Aussie Dollar Should Pull Through Despite Low Oil

Summary

Low oil prices have not necessarily correlated with a lower Aussie dollar in the past few months.

The Australian economy has shown strong PMI data as the country reduces its dependence on commodities and mining.

I take a bullish view on the Aussie dollar in light of Brexit, as investors seek to diversify from the euro and the pound.

With oil prices remaining at low levels, the Aussie dollar has not been impacted as much as I would have expected. For instance, we see that while there have been the inevitable peaks and valleys, the AUD has seen an overall climb since the beginning of June:

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Conversely, we see that oil has been heading in the opposite direction, down from over $50 in June to a price of $43.09 at the time of writing:

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As an oil-oriented nation, the Aussie dollar has traditionally followed the price of oil. Should oil prices fall, then the AUD typically follows suit. So, what has changed this time?

Needless to say, with both the pound and the euro under pressure, investors have been looking for diversification as a result of Brexit. Moreover, as a result of depreciation of these currencies, traditional safe havens such as the Swiss franc have not been so safe anymore as the Swiss National Bank continues to buy foreign currency in an attempt to weaken its own.

In this regard, the AUD is still rising in spite of low oil prices. But what about the Australian economy itself?

Australia as a whole is not necessarily as dependent on commodities as one might expect. For instance, it is argued that the mining and commodity boom in Western Australia is reaching a peak, and instead it is areas such as New South Wales and Victoria that are growing economically as a result of housing and population growth. For instance, New South Wales has reportedly shown economic activity running above 13.5 percent above its mean level this decade.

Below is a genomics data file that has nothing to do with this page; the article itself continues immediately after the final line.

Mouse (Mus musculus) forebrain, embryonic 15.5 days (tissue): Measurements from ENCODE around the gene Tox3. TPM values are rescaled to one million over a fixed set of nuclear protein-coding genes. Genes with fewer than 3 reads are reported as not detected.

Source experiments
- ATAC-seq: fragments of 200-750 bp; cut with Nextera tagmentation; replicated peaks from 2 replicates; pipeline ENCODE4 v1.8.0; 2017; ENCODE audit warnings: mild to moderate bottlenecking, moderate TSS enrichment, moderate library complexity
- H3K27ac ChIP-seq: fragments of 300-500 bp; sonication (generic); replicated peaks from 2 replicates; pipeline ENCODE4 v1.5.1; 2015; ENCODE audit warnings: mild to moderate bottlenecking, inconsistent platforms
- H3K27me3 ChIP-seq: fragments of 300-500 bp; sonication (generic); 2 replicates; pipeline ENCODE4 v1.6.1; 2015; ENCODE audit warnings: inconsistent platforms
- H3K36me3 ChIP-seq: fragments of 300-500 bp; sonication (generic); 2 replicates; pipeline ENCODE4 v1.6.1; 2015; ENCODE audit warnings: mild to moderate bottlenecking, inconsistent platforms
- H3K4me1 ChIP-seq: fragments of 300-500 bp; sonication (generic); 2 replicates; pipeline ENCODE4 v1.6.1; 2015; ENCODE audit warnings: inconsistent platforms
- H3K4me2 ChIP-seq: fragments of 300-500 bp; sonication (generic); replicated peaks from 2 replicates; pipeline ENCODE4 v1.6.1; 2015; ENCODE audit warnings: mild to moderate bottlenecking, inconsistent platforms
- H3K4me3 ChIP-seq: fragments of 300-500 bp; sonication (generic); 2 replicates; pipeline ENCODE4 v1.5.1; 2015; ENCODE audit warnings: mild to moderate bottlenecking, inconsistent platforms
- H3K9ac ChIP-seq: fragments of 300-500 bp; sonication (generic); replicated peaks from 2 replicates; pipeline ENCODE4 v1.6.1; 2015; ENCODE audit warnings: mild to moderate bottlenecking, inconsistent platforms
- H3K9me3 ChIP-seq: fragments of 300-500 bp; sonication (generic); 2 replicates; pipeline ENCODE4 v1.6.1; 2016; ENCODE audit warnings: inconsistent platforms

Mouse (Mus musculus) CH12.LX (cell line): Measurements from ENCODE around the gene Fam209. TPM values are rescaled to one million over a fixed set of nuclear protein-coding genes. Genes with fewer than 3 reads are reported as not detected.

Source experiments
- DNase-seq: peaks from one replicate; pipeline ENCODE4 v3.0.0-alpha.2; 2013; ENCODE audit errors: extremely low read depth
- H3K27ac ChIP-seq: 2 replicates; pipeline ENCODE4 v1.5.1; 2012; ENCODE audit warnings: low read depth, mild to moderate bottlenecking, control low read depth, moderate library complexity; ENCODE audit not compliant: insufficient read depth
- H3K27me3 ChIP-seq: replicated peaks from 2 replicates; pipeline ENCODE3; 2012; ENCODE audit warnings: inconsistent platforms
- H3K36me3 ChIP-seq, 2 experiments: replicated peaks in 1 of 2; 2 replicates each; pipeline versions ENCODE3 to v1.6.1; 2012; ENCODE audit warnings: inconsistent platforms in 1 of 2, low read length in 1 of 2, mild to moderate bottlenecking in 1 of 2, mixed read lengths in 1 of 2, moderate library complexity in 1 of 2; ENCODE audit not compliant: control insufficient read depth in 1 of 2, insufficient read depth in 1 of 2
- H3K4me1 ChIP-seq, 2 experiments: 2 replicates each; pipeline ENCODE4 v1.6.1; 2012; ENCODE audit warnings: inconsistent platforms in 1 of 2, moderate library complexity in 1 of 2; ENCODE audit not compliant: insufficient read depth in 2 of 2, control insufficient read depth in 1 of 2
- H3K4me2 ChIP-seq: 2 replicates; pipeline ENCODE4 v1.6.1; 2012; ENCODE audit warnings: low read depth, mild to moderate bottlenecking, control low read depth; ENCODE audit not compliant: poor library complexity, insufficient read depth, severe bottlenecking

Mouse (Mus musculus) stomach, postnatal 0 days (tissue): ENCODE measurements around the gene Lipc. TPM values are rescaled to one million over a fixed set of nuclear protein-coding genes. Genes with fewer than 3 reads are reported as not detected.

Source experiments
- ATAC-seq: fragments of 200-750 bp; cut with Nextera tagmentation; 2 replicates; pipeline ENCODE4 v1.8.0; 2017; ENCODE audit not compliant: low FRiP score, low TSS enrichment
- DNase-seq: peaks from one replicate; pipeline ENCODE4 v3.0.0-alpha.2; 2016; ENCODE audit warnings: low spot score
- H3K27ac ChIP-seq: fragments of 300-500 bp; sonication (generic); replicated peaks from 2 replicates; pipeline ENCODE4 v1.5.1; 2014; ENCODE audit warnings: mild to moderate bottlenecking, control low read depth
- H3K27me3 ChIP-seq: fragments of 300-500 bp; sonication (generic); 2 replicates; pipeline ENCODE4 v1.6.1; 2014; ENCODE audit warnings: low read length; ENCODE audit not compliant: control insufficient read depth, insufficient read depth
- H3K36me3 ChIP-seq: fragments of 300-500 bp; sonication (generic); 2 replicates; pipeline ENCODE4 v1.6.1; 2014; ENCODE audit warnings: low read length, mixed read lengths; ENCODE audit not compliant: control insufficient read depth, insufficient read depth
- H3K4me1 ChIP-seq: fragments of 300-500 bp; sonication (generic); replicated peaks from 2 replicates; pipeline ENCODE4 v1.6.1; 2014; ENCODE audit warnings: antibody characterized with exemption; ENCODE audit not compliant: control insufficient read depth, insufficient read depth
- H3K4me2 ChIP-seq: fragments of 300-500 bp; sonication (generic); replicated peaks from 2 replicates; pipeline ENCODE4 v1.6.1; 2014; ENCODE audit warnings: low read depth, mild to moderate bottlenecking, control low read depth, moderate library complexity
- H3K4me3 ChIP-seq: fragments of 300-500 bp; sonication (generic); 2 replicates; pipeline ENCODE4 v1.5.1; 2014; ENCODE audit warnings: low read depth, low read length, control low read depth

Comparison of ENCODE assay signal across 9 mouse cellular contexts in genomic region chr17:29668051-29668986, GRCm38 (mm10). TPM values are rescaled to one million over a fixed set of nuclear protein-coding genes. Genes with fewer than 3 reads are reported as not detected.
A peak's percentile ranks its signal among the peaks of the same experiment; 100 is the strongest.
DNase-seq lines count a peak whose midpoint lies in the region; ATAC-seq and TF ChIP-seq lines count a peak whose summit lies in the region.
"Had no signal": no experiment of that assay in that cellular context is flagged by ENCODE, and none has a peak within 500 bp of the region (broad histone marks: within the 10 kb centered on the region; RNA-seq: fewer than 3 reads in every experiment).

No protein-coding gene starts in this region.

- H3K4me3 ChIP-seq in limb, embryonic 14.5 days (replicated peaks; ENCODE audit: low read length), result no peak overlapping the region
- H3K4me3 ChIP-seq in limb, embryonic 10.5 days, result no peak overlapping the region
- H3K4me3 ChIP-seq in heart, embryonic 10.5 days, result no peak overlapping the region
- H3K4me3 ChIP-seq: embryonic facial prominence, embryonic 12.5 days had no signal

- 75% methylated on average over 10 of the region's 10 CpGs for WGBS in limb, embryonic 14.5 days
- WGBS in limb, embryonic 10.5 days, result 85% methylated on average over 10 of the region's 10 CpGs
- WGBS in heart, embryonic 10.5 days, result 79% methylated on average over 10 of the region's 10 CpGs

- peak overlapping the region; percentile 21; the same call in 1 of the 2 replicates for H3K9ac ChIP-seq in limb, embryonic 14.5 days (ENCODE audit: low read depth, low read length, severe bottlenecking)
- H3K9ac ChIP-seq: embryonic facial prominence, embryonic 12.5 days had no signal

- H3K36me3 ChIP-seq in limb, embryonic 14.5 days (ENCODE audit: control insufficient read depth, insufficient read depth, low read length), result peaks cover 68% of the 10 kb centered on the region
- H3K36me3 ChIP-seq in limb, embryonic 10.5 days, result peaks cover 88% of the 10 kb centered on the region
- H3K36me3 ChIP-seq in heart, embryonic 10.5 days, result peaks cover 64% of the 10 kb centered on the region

Moreover, over the past five years, we see that in spite of oil price pressures, the manufacturing PMI in Australia has in fact been increasing over a five-year basis:

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In this regard, I suspect that the AUD will come to reflect economic fundamentals rather than oil prices going forward, as investors seek to diversify from Europe in the event of Brexit. While the possibility of a rate cut in August remains on the table, I do not see that this will have a significant impact on the AUD given continued economic growth in the face of uncertainty in Europe.

Disclosure: I/we have no positions in any stocks mentioned, and no plans to initiate any positions within the next 72 hours.

I wrote this article myself, and it expresses my own opinions. I am not receiving compensation for it (other than from Seeking Alpha). I have no business relationship with any company whose stock is mentioned in this article.

Additional disclosure: Please note that foreign exchange is a fast-moving market, and the above analysis reflects the author's opinion at the time of writing only. The author's stated views/positions should not be taken as any form of investment advice, and the author may subsequently modify his views/positions on the basis of new information.